A novel set in Bakersfield is getting a lot of buzz lately.
We're talking movie buzz.
That may get some people to fire up the Kindle, or what not, and buy "Counting by 7s" by Holly Goldberg Sloan.
But after the first few pages, it's the characters that will grab you and hold you through the final sentence.
OK, so this isn't my typical column fare, but I wanted to draw attention to the novel for its central theme: No matter how glaring our differences are on the outside, scratch the surface and we're pretty similar inside.
Considering the horrors we humans inflict one each other on a daily basis, I think that's a nugget worth keeping close to the heart.
Sloan's main character, Willow Chance, is an oddball. So odd, she doesn't have any friends, despite being perfectly nice and quite determined to find one.
But she's almost too smart for her own good. A genius, in fact. That makes people uncomfortable. And for all her smarts Willow doesn't really know how to navigate complex human relationships.
Willow is accused of cheating on a test, which sets a number of events in motion that are funny, sad, tragic and, ultimately hopeful.
I met Sloan at Russo's Bookstore back in December before it closed and she agreed to a Q&A. In keeping with the title of the book, I asked her seven questions.
Q 1: Why is the book set in Bakersfield?
A: I think that Bakersfield, like Willow, is both overlooked and misunderstood. It's not a flashy place. But it's got soul. At least I think so.
Bakersfield is a diverse community. There is more than meets the eye. I spent a few days in Bakersfield doing a commercial once and I was struck by the people. The place. The climate. The sky. I liked it. I thought it had stories and secrets and lots of hopes and dreams.
Q 2: Each of the characters has his or her own story of loss, some very tragic. What do you hope readers learn from those stories?
A: I think that how we handle loss defines us. It's the old saying about not knowing someone until you are in a foxhole. Watching how someone handles success or good news doesn't tell you as much about a person's character as seeing what happens when things fall apart. Everyone experiences loss. With young people that can mean losing a grandparent or a beloved pet. My characters face extreme loss. There is nothing more ground-shifting than for a child to lose a parent.
Q 3: OK, the school counselor, Dell -- how does his incompetence add to the story?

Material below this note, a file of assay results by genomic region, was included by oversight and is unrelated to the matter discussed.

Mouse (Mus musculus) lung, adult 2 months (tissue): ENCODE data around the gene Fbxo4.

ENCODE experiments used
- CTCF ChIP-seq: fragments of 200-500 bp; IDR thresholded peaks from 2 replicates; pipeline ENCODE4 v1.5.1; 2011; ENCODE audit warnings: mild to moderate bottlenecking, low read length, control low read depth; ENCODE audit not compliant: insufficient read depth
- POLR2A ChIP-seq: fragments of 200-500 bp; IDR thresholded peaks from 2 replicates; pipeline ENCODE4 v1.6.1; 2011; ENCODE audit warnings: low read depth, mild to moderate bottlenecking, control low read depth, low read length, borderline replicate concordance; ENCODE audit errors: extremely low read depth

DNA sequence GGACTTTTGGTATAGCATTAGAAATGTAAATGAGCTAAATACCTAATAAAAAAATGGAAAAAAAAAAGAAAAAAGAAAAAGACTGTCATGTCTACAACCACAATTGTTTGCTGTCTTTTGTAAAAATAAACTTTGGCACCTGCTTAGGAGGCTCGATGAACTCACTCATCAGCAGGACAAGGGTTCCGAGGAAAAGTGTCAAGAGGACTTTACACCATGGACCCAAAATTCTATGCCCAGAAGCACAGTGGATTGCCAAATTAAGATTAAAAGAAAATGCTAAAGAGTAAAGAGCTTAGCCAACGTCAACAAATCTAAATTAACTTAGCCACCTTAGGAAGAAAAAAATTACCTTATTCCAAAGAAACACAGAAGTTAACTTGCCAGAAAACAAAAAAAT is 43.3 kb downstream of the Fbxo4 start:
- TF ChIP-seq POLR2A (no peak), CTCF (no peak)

A: Dell is extreme. But all kinds of inept people somehow make their way into the system. I have nothing but respect for school counselors and I do not want to imply that they aren't doing their jobs. But Dell isn't. He wouldn't do his job if he worked in an ice cream store. He's not a motivated person. He's had a lot of disappointment and not a lot of encouragement. He's stuck.
Q 4: Considering Willow has such a loving, stable family, why was it important to the story for her to have been adopted?
A: I wanted to make her even more alone in the world. I also wanted her to be very different from her parents. I wanted her special abilities to be something she didn't share with them. They love her with all their hearts, but I wanted them to be from another world.
Steve Jobs was adopted. He had loving parents who found ways to encourage him to follow his interests. Not everyone is that fortunate.
Q 5: There has been some criticism of the ending in regards to money (trying not to give away too much here). Can you address why you ended it the way you did?
A: The end is based on reality. The situation, as described in the book, happened to someone and I know this because my husband served on a jury and the basis of the civil action had to do with something that occurred because of what happened to the person in a situation like Pattie. If you haven't read the book, that sounds completely incomprehensible. Sorry.
In the edition of the book published in the United Kingdom I answer questions at the end of the book in a short interview and I explain where the idea comes from and the fact of the matter is that someone in Pattie's situation pulled this off.
Q 6: There are so many ways that kids (and adults) can be labeled as outcasts or misfits, from their income status to the look of their nose. Why make Willow's high-octane brainpower the thing that sets her apart?
A: We tend to be a culture that easily recognizes and separates children when they have athletic talent. I wrote the movie "Angels in the Outfield," so I think it's clear that I love sports. But I think that, often, having intellectual talent isn't celebrated in the way throwing a fastball is. My kids went to a school for gifted children (Mirman in Los Angeles). I "borrowed" a lot from their experience there.
Q 7: The main character's name is not exactly common, Willow Chance. Any significance?
A: Yes. Will or Chance? What is determinative in life? Or are both things at play? I'm hoping to encourage discussion about community. Responsibility. Differences. I'm trying to ask how we move on from loss. I'm looking at how we are all so different, and yet all so similar.
(I couldn't resist and sneaked in one extra question:)
Q: What's next for "Counting By 7s"? A movie deal? Filmed in Bakersfield perhaps?
A: The book has been optioned for a movie. It would ABSOLUTELY be filmed in Bakersfield. And we are in talks right now with an established (known) actor for one of the parts. So stay tuned. ...
Opinions expressed in this column are those of Lois Henry, not The Bakersfield Californian. Her column appears Wednesdays and Sundays. Comment at http://www.bakersfield.com, call her at 395-7373 or e-mail email@example.com